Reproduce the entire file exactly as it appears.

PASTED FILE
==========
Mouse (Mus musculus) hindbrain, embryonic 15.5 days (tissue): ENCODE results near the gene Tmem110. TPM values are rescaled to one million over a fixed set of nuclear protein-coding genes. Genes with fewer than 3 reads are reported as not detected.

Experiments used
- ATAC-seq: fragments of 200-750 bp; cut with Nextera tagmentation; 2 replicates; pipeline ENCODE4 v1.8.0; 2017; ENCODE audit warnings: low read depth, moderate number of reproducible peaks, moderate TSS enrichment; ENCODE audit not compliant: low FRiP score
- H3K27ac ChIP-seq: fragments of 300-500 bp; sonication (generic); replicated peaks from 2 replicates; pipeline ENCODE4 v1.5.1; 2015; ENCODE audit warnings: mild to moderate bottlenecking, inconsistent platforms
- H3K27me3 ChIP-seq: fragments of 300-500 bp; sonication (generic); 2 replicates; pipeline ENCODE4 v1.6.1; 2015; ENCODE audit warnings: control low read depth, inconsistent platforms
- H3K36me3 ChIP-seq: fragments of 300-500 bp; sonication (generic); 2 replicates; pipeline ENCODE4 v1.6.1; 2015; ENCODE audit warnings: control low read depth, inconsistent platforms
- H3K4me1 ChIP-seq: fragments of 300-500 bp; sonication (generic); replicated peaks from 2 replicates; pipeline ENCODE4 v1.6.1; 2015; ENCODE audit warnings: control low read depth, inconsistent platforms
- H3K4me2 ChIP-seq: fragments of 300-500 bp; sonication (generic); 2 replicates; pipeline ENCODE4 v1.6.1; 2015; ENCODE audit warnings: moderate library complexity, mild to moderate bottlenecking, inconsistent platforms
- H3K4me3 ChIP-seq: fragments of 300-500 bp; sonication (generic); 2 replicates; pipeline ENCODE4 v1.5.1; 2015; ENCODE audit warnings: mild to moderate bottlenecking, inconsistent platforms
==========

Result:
Mouse (Mus musculus) hindbrain, embryonic 15.5 days (tissue): ENCODE results near the gene Tmem110. TPM values are rescaled to one million over a fixed set of nuclear protein-coding genes. Genes with fewer than 3 reads are reported as not detected.

Experiments used
- ATAC-seq: fragments of 200-750 bp; cut with Nextera tagmentation; 2 replicates; pipeline ENCODE4 v1.8.0; 2017; ENCODE audit warnings: low read depth, moderate number of reproducible peaks, moderate TSS enrichment; ENCODE audit not compliant: low FRiP score
- H3K27ac ChIP-seq: fragments of 300-500 bp; sonication (generic); replicated peaks from 2 replicates; pipeline ENCODE4 v1.5.1; 2015; ENCODE audit warnings: mild to moderate bottlenecking, inconsistent platforms
- H3K27me3 ChIP-seq: fragments of 300-500 bp; sonication (generic); 2 replicates; pipeline ENCODE4 v1.6.1; 2015; ENCODE audit warnings: control low read depth, inconsistent platforms
- H3K36me3 ChIP-seq: fragments of 300-500 bp; sonication (generic); 2 replicates; pipeline ENCODE4 v1.6.1; 2015; ENCODE audit warnings: control low read depth, inconsistent platforms
- H3K4me1 ChIP-seq: fragments of 300-500 bp; sonication (generic); replicated peaks from 2 replicates; pipeline ENCODE4 v1.6.1; 2015; ENCODE audit warnings: control low read depth, inconsistent platforms
- H3K4me2 ChIP-seq: fragments of 300-500 bp; sonication (generic); 2 replicates; pipeline ENCODE4 v1.6.1; 2015; ENCODE audit warnings: moderate library complexity, mild to moderate bottlenecking, inconsistent platforms
- H3K4me3 ChIP-seq: fragments of 300-500 bp; sonication (generic); 2 replicates; pipeline ENCODE4 v1.5.1; 2015; ENCODE audit warnings: mild to moderate bottlenecking, inconsistent platforms